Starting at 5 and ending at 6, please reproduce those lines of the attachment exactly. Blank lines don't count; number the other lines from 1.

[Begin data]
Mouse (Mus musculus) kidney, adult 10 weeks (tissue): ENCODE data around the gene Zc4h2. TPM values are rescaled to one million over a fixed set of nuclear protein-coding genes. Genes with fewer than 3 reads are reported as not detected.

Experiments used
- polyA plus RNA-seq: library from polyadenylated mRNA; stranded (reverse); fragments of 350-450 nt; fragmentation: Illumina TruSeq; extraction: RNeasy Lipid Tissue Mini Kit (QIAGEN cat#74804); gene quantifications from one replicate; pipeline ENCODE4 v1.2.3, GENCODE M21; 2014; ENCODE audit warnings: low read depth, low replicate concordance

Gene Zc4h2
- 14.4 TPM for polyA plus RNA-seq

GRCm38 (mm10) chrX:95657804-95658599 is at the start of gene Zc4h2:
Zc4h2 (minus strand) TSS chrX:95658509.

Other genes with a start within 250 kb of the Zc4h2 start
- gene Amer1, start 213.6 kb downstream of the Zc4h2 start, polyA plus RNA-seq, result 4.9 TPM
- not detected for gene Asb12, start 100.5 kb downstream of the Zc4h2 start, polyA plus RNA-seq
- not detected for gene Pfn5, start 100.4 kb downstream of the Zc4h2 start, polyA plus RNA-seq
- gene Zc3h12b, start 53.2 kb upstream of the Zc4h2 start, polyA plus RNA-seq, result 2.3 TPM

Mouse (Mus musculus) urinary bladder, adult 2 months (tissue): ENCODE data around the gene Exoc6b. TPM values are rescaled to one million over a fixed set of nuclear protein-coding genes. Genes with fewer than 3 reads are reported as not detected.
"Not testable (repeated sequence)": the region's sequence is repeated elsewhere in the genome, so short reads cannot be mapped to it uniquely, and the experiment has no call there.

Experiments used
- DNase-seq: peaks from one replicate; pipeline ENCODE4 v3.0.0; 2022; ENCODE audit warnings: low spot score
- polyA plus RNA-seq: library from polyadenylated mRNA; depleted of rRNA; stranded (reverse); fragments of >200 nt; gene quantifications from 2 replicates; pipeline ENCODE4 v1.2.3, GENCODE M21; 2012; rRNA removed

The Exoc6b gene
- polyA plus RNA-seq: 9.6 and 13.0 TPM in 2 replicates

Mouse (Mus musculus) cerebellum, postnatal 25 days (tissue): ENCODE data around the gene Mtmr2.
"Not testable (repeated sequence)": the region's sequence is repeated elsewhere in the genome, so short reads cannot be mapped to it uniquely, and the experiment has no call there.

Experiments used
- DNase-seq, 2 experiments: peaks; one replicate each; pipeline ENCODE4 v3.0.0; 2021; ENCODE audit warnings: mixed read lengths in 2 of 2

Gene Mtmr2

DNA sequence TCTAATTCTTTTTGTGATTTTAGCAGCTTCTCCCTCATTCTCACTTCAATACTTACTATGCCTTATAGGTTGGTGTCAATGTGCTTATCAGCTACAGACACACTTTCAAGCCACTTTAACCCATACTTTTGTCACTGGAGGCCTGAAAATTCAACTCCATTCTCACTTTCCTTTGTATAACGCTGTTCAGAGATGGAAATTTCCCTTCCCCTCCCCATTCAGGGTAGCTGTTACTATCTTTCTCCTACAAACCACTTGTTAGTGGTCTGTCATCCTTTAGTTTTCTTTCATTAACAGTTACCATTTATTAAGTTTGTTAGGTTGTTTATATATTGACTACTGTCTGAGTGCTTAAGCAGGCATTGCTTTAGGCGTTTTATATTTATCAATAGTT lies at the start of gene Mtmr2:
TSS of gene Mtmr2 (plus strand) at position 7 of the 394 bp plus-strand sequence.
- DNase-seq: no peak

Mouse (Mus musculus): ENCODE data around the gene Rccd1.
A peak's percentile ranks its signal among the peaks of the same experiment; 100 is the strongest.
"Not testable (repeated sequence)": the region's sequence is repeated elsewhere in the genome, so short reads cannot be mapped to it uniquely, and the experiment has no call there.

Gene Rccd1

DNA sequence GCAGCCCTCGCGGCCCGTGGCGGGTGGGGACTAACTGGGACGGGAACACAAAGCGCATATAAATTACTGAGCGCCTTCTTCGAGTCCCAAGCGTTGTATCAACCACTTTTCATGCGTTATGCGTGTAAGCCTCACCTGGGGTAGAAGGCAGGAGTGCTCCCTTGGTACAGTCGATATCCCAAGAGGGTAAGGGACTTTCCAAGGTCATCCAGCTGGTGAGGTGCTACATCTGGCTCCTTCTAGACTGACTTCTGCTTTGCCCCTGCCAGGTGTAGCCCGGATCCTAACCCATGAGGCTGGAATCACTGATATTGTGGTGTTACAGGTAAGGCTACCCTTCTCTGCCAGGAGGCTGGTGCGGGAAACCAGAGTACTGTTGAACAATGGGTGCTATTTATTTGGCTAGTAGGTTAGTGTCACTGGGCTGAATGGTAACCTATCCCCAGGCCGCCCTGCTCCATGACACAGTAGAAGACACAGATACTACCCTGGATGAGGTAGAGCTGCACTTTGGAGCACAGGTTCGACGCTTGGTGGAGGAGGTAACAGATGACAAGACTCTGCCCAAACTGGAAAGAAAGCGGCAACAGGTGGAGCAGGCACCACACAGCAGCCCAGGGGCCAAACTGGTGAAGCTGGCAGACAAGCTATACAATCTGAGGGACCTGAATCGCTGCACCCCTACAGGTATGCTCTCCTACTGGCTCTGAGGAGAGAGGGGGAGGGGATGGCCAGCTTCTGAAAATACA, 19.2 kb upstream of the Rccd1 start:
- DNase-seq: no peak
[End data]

- 14.4 TPM for polyA plus RNA-seq

GRCm38 (mm10) chrX:95657804-95658599 is at the start of gene Zc4h2: